Saturday, May 6, 2017

The Ultimate Throwaway Species

My mother was fond of repeating an old adage: "You've made your bed. Now lie it it."

While that advice, in one form or another, has probably been meted out for centuries, renowned theoretical physicist Stephen Hawking apparently doesn't think very much of it.
In "Expedition New Earth" — a documentary that debuts this summer as part of the BBC’s "Tomorrow’s World" science season — Hawking claims that Mother Earth would greatly appreciate it if we could gather our belongings and get out — not in 1,000 years, but in the next century or so.

“Professor Stephen Hawking thinks the human species will have to populate a new planet within 100 years if it is to survive,” the BBC said with a notable absence of punctuation marks in a statement posted online. “With climate change, overdue asteroid strikes, epidemics and population growth, our own planet is increasingly precarious.”
So essentially, since we have trashed this planet, it is time to export our diseased kind to other worlds.

We have become the ultimate throwaway species.


  1. Well, he's certainly not pulling any punches, Lorne. He may also be quite right. We are certainly confirming the hypothesis about intelligent life being self-extinguishing. Twenty years ago we would have thought this idea quirky at best, more likely laughable. Yet here we are. Jared Diamond argues that failed societies collapse rapidly and at their zenith. That's because along the way they adopt one conjuring trick after another to continue, even increase self-destructive habits. Then, as those props begin to falter they fail like dominoes. Look at it this way, we're using resources at 1.7 times the Earth's ability to replenish them. That's bad enough. The critical aspect of this is that we have evolved to a place where we're utterly dependent on that level of consumption and we seek to increase it and our demands on our one and only biosphere in the years ahead. We have the equivalent of ecological emphysema and our approach to that is to go from two packs a day to three. How do we imagine that ends?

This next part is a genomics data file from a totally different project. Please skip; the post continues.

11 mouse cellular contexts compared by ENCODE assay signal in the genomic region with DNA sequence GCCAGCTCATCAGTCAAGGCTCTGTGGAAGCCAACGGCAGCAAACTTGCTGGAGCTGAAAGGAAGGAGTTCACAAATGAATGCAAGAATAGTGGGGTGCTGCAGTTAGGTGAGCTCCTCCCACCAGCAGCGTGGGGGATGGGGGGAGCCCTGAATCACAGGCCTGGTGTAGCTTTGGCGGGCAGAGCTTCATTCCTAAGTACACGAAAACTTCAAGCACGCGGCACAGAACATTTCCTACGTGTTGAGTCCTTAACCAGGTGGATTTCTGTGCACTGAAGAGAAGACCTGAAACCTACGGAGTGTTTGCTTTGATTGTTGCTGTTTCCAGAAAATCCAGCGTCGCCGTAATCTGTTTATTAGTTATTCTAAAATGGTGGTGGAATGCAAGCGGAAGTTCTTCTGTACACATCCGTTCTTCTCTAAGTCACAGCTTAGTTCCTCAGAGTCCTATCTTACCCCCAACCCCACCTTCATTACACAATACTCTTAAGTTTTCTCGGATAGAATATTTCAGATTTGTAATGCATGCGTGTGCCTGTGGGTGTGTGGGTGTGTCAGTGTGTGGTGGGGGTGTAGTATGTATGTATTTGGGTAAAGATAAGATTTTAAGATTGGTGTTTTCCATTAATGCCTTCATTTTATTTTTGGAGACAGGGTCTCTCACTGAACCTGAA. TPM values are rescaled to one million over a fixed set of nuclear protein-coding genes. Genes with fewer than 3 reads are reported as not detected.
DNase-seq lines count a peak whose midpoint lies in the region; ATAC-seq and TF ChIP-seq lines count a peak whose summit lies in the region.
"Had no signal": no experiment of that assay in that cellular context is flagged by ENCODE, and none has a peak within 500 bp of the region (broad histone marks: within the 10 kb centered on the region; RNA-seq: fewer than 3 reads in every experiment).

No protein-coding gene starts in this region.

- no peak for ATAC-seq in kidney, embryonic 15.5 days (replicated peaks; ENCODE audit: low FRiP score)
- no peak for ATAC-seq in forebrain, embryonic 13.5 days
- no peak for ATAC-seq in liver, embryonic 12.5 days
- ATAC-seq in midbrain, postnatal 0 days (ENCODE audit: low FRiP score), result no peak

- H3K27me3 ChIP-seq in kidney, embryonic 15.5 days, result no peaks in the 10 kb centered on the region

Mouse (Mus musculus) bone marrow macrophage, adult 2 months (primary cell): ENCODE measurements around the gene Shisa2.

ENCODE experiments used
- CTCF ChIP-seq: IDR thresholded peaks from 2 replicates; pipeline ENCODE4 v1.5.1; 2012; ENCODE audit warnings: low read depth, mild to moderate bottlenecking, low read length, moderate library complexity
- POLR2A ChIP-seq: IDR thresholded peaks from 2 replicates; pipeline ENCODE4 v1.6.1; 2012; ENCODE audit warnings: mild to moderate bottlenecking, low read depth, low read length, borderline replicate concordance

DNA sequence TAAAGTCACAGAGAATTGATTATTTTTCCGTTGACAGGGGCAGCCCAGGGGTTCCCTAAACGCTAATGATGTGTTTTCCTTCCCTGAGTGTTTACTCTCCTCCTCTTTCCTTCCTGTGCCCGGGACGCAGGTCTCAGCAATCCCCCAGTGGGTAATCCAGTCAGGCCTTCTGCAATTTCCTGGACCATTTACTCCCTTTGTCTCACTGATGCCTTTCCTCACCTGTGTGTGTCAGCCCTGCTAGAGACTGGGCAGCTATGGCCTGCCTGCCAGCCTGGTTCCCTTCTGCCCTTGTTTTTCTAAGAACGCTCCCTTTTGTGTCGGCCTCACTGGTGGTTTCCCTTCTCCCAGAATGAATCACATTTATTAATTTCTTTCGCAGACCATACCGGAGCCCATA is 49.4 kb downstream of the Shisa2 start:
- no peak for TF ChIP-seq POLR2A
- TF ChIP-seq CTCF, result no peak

1. And all of that, Mound, begs the question of whether we, as a species, deserve a second chance.